The Religious Sonnets of Dylan Thomas: A Study in Imagery and Meaning

By H. H. Kleinman | Go to book overview

7
Sonnet VII

Our Father who art in heaven. . .
Matthew 6:9
Always pray to a tree, said the gardener,
thinking of Calvary and Eden.
Dylan Thomas, "The Tree"

AFTER THE COSMIC ERUPTION and Adam's noisy lechery in the medusa-crowded sea, after the mutilation of eye and tongue, after the blood gauze and deadweed, there is a very brief calm in the turbulence of the poem. The calm is perfectly timed, for it comes between the primal birth in the sixth sonnet and the Crucifixion in the eighth.

Here, as in all the sonnets of this sequence, the sestet precedes the octave, but with this difference: the event in the eight lines below produces the effect in the six lines above. The sestet is composed mainly of vegetation imagery: rice grain, leaves, woods, trees, root; the element is the earth. In the octave the element in the first four lines is water, where the shapeless thing born and mutilated in the sixth sonnet, now described as a sponge, is suckled at the musical teats of the bagpipebreasted ladies. The fifth line contains a transition from the scene of primordial maternal figures to the Nativity scene in Bethlehem. The fourth repetition of "time"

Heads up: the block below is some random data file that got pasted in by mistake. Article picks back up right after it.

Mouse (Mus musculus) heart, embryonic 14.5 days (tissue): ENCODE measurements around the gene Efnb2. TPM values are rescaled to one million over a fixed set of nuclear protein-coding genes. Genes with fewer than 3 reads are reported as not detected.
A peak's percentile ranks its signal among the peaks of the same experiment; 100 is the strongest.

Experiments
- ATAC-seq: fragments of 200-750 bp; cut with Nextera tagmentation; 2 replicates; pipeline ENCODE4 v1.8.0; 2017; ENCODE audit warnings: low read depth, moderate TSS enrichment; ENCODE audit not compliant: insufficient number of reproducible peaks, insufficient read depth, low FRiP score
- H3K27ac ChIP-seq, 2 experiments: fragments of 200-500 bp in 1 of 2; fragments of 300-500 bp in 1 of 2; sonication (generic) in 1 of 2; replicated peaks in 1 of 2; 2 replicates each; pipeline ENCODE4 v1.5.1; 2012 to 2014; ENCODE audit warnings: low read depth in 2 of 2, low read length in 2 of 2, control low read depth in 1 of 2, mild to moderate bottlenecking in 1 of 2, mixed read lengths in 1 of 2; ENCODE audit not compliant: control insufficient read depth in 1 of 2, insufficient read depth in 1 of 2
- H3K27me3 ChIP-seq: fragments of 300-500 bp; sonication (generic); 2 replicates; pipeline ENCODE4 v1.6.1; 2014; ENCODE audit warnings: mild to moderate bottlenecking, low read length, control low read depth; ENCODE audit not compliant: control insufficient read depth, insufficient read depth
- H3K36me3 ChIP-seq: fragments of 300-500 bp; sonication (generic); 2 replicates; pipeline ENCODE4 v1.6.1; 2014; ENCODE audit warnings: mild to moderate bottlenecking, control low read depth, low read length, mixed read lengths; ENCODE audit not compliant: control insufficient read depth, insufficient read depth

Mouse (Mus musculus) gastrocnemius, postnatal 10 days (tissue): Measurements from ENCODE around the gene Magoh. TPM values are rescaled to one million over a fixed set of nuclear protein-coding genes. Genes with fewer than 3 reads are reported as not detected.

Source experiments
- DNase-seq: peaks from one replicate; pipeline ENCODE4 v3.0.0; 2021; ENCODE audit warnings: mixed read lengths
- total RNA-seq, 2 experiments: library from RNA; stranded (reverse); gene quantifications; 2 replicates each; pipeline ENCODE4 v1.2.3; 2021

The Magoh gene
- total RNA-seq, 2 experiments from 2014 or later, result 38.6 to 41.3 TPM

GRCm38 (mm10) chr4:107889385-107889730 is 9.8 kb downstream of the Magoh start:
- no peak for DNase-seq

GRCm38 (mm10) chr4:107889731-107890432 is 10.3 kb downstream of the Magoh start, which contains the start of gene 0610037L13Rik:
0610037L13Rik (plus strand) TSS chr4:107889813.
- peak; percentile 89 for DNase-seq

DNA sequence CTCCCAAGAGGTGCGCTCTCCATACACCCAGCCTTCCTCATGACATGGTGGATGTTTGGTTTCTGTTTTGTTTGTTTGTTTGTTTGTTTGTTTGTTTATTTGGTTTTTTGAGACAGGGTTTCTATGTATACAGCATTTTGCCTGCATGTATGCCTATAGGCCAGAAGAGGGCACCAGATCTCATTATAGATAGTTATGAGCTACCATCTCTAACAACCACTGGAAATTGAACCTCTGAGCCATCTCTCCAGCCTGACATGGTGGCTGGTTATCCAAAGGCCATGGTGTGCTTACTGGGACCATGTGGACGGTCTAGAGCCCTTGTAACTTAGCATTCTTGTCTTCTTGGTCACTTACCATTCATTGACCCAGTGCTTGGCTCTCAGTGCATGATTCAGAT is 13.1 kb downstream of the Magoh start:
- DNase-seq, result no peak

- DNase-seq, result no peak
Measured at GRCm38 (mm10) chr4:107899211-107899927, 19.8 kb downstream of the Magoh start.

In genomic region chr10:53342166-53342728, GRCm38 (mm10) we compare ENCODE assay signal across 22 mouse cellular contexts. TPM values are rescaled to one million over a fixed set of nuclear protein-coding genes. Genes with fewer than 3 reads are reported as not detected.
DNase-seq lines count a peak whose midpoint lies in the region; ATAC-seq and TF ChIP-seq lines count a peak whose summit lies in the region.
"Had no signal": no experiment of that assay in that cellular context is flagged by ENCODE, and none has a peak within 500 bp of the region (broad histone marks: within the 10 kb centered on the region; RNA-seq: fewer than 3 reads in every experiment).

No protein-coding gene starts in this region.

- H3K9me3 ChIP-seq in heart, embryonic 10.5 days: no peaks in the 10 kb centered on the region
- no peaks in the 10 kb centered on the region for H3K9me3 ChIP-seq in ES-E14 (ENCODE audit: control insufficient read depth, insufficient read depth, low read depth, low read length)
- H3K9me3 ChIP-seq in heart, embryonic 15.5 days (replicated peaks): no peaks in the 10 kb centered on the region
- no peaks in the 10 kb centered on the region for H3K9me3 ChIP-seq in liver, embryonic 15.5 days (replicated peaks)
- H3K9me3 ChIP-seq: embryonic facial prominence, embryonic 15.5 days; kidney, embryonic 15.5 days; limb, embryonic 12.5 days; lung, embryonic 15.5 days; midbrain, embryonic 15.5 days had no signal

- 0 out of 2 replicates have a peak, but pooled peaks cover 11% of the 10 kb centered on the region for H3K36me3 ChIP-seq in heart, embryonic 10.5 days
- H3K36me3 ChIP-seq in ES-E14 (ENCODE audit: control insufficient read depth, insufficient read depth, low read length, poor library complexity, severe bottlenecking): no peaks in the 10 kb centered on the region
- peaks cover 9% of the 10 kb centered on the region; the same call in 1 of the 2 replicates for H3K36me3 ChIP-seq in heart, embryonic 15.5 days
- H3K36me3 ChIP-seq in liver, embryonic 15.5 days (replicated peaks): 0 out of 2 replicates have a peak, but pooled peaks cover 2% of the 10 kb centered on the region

-85-

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The Religious Sonnets of Dylan Thomas: A Study in Imagery and Meaning
Table of contents

Table of contents

  • Title Page iii
  • Preface vii
  • Acknowledgments xi
  • Contents *
  • Introduction 1
  • 1 - Sonnet I 12
  • 2 - Sonnet II 23
  • 3 - Sonnet III 32
  • 4 - Sonnet IV 44
  • 5 - Sonnet V 54
  • 6 - Sonnet VI 74
  • 7 - Sonnet VII 85
  • 8 - Sonnet VIII 94
  • 9 - Sonnet IX 102
  • 10 - Sonnet X 119
  • Notes 131
  • Bibliography 147
  • Index 149
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